Climatic Effects of Nuclear War

By Steven Starr, MT | 2009-07-01 12:00:00

Authoritative new studies from three US universities have concluded that virtually any nuclear war would gravely impact the global climate and environment. Scientists studied a range of nuclear wars; they found that 100 nuclear weapons, each the size of the one that destroyed Hiroshima, if detonated in a war between India and Pakistan, would seriously disrupt Earth's climate and destroy much of its protective ozone layer.

Larger conflicts fought with modern strategic nuclear weapons were also considered. The detonation of several thousand US and Russian nuclear weapons in urban areas were predicted to create extreme environmental devastation and Ice Age weather conditions lasting for more than a decade. This would eliminate growing seasons and create a nuclear famine which would kill most people on Earth.

Nuclear Darkness

How would this happen? Nuclear weapons are thousands to millions of times more powerful than conventional high-explosives and produce temperatures hotter than those found in the center of the sun.

The detonation of nuclear weapons in cities would ignite enormous mass fires. A Hiroshima-size bomb sets about 12 sq km on fire; an average Russian warhead would create a firestorm with a total surface are of about 225 sq km.

There are currently about 23,200 intact nuclear weapons in the global nuclear arsenals; the US and Russia own about 95% of these weapons. They keep about 7500 of them deployed and ready for immediate use.

About 2200 of these weapons are mounted on approximately 900 missiles which can be launched with only a few minutes warning. These are the high-alert nuclear weapons; they cannot be recalled once they are launched and require only 12 to 30 minutes to reach their targets (12 minutes for submarine launched missiles and 30 minutes for land-based intercontinental ballistic missiles) . See the table {below} for a comparison of the scale of the existing nuclear arsenal to conventional weapons and to the type of bomb used at Hiroshama.

Why are nuclear weapons kept on high alert? There is no defence against a massive first-strike attack by nuclear-tipped missiles, so the military solution was and is to launch them on warning before they are destroyed by the incoming attack. A false warning believed to be real could cause a retaliatory launch, thus resulting immediately in an accidental nuclear war (the retaliation could be launched on only the basis of electronic warning signals before the attack is confirmed by nuclear detonations).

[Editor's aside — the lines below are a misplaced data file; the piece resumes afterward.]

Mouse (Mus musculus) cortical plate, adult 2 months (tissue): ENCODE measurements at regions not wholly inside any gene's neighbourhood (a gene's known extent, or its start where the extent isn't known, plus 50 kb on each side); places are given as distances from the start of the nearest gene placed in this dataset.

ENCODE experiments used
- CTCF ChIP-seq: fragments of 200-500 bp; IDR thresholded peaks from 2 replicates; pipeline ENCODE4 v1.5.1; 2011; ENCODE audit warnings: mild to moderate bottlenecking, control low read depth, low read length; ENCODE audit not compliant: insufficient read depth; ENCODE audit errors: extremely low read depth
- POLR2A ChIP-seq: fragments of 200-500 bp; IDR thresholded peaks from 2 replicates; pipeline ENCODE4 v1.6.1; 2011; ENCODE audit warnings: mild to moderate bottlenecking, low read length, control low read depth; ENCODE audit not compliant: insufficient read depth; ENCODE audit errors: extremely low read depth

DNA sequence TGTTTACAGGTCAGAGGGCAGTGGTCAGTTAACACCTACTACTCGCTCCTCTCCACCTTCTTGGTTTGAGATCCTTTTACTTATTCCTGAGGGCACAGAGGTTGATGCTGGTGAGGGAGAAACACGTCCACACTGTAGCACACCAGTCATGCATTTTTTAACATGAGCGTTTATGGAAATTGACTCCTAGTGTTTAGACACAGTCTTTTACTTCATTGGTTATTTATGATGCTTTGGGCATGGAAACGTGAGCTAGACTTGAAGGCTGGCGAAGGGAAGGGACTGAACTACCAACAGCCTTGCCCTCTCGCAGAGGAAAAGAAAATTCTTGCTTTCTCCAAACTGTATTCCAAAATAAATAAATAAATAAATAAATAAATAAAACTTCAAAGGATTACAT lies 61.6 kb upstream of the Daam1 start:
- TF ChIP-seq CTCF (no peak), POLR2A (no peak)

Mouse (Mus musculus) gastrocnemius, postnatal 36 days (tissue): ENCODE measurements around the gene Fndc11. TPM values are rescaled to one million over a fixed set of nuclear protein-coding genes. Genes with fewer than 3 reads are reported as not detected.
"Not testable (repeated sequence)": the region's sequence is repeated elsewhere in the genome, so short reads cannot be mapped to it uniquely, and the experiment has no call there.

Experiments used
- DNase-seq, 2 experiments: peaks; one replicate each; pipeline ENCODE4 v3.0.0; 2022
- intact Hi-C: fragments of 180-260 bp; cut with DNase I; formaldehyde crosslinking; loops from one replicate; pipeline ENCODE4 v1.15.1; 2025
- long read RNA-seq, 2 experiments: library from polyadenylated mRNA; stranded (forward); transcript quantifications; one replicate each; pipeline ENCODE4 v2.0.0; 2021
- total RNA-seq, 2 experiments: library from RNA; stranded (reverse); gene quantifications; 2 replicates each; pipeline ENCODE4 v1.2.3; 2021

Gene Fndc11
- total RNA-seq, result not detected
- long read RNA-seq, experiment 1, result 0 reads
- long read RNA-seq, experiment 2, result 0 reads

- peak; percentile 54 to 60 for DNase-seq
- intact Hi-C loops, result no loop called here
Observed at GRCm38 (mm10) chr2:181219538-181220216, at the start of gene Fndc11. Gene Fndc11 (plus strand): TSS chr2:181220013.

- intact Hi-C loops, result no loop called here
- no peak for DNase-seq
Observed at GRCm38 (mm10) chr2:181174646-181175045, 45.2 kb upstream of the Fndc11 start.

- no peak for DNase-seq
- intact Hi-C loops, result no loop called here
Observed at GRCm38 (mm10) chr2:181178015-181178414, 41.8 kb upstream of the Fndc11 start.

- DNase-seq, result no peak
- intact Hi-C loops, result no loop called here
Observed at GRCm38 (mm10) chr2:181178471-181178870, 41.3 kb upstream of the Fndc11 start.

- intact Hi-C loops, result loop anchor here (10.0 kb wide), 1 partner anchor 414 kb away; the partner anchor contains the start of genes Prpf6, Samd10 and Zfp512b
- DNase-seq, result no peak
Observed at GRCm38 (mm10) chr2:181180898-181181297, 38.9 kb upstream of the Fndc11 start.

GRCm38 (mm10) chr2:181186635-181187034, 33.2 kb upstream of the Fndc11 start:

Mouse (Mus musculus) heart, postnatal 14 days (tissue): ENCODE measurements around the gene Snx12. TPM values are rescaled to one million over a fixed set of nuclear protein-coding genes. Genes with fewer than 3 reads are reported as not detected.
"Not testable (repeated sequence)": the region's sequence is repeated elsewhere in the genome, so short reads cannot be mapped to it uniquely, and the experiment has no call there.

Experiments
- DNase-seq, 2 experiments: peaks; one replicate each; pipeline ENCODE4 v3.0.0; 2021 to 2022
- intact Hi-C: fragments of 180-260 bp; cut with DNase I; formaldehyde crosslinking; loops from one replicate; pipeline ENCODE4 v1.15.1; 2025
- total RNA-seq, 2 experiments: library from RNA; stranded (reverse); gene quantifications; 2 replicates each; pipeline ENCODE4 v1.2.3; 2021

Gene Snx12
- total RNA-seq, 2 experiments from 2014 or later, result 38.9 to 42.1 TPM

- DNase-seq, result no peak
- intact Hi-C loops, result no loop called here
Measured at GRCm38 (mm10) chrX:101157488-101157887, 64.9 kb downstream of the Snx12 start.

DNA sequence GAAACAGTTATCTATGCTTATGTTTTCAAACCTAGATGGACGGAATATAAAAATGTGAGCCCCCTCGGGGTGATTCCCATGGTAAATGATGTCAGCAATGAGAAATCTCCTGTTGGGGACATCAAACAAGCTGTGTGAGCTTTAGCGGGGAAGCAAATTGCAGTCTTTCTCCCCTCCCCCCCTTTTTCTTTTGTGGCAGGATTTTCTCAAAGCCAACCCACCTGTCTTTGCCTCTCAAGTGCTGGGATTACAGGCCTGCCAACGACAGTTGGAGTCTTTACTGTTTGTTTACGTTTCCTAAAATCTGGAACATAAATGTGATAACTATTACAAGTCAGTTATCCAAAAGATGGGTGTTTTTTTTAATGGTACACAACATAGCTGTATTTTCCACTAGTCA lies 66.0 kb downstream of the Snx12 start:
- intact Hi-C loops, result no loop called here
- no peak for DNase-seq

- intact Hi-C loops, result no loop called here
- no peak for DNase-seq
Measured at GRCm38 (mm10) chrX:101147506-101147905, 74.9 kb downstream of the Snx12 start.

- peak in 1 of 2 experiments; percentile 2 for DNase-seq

And false warnings do occur -- because of human error, technical error, or potentially because of terrorist sabotage. For example, a terrorist group might introduce computer viruses or software into the systems of early warning or into the nuclear command-and-control systems, mimicking a full-scale nuclear attack.

How does nuclear war cause deadly climate change?

Millions of tons of smoke from hundreds or thousands of nuclear detonations would rise into the stratosphere, above cloud level, and quickly spread around the planet. A global smoke layer would form and block the warming sunlight from reaching the surface of the earth. Nuclear darkness would cause rapid drops in surface temperatures and create Ice Age weather conditions which would last for many years.

Hiroshima and Nagasaki were destroyed with "low-yield" nuclear weapons. Scientists estimate that a war which detonated 100 of these size weapons in the large cities of India and Pakistan would cause about 5 million tons of smoke to enter the stratosphere. This smoke would block about 10% of warming sunlight from reaching the surface of the Northern Hemisphere and produce the lowest average temperatures experienced there in the last 1,000 years.

The cold weather would significantly shorten growing seasons and reduce average precipitation. This would cause major grain shortages and lead to starvation for much of the world's already hungry populations.

The smoke would also destroy 25-45% of the Earth's protective ozone layer over the mid-latitudes and 60-70% over the northern high latitudes, vastly increasing the amount of harmful UV light reaching the surface of Earth. It is clear that this would have significantly harmful effects for all forms of animal and plant life; e.g., phytoplankton (which form the basis of marine ecosystems) are very sensitive to increases of UV light.